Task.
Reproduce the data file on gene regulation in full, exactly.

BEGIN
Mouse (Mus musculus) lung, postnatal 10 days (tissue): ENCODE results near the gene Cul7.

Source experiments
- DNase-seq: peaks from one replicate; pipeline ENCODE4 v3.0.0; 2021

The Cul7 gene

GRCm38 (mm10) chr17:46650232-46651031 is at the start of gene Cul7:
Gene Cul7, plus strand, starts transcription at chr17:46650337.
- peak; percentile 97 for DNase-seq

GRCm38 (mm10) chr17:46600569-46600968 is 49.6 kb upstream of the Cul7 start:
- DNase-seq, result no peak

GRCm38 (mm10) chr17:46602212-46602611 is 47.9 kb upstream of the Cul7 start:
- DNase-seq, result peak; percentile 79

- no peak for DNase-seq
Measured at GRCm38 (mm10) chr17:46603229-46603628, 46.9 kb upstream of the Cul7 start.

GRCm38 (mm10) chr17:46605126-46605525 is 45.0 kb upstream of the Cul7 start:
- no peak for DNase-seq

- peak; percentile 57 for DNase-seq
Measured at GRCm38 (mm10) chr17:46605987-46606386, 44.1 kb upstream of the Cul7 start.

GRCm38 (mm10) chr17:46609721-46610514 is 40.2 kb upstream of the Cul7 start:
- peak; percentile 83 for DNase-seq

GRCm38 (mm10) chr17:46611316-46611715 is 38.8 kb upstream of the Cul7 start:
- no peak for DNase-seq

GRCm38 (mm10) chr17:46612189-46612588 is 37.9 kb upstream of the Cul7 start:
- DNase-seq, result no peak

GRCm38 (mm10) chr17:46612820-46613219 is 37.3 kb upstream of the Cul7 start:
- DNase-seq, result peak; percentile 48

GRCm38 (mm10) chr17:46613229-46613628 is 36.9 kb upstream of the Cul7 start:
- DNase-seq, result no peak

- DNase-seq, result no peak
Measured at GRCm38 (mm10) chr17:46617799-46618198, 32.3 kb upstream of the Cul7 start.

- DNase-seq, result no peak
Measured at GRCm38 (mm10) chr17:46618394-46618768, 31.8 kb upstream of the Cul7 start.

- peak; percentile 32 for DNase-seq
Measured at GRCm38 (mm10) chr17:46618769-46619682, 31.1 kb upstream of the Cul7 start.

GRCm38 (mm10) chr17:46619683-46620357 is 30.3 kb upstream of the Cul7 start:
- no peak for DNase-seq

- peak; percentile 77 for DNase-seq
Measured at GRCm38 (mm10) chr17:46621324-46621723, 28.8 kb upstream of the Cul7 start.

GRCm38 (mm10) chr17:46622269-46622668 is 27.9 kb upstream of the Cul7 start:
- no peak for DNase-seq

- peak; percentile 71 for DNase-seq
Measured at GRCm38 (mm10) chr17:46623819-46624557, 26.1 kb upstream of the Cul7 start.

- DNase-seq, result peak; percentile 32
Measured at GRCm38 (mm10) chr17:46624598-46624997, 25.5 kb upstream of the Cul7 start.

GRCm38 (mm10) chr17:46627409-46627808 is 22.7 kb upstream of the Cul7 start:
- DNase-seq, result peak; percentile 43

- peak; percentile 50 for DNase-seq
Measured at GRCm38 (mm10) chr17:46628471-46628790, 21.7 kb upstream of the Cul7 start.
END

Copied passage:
Mouse (Mus musculus) lung, postnatal 10 days (tissue): ENCODE results near the gene Cul7.

Source experiments
- DNase-seq: peaks from one replicate; pipeline ENCODE4 v3.0.0; 2021

The Cul7 gene

GRCm38 (mm10) chr17:46650232-46651031 is at the start of gene Cul7:
Gene Cul7, plus strand, starts transcription at chr17:46650337.
- peak; percentile 97 for DNase-seq

GRCm38 (mm10) chr17:46600569-46600968 is 49.6 kb upstream of the Cul7 start:
- DNase-seq, result no peak

GRCm38 (mm10) chr17:46602212-46602611 is 47.9 kb upstream of the Cul7 start:
- DNase-seq, result peak; percentile 79

- no peak for DNase-seq
Measured at GRCm38 (mm10) chr17:46603229-46603628, 46.9 kb upstream of the Cul7 start.

GRCm38 (mm10) chr17:46605126-46605525 is 45.0 kb upstream of the Cul7 start:
- no peak for DNase-seq

- peak; percentile 57 for DNase-seq
Measured at GRCm38 (mm10) chr17:46605987-46606386, 44.1 kb upstream of the Cul7 start.

GRCm38 (mm10) chr17:46609721-46610514 is 40.2 kb upstream of the Cul7 start:
- peak; percentile 83 for DNase-seq

GRCm38 (mm10) chr17:46611316-46611715 is 38.8 kb upstream of the Cul7 start:
- no peak for DNase-seq

GRCm38 (mm10) chr17:46612189-46612588 is 37.9 kb upstream of the Cul7 start:
- DNase-seq, result no peak

GRCm38 (mm10) chr17:46612820-46613219 is 37.3 kb upstream of the Cul7 start:
- DNase-seq, result peak; percentile 48

GRCm38 (mm10) chr17:46613229-46613628 is 36.9 kb upstream of the Cul7 start:
- DNase-seq, result no peak

- DNase-seq, result no peak
Measured at GRCm38 (mm10) chr17:46617799-46618198, 32.3 kb upstream of the Cul7 start.

- DNase-seq, result no peak
Measured at GRCm38 (mm10) chr17:46618394-46618768, 31.8 kb upstream of the Cul7 start.

- peak; percentile 32 for DNase-seq
Measured at GRCm38 (mm10) chr17:46618769-46619682, 31.1 kb upstream of the Cul7 start.

GRCm38 (mm10) chr17:46619683-46620357 is 30.3 kb upstream of the Cul7 start:
- no peak for DNase-seq

- peak; percentile 77 for DNase-seq
Measured at GRCm38 (mm10) chr17:46621324-46621723, 28.8 kb upstream of the Cul7 start.

GRCm38 (mm10) chr17:46622269-46622668 is 27.9 kb upstream of the Cul7 start:
- no peak for DNase-seq

- peak; percentile 71 for DNase-seq
Measured at GRCm38 (mm10) chr17:46623819-46624557, 26.1 kb upstream of the Cul7 start.

- DNase-seq, result peak; percentile 32
Measured at GRCm38 (mm10) chr17:46624598-46624997, 25.5 kb upstream of the Cul7 start.

GRCm38 (mm10) chr17:46627409-46627808 is 22.7 kb upstream of the Cul7 start:
- DNase-seq, result peak; percentile 43

- peak; percentile 50 for DNase-seq
Measured at GRCm38 (mm10) chr17:46628471-46628790, 21.7 kb upstream of the Cul7 start.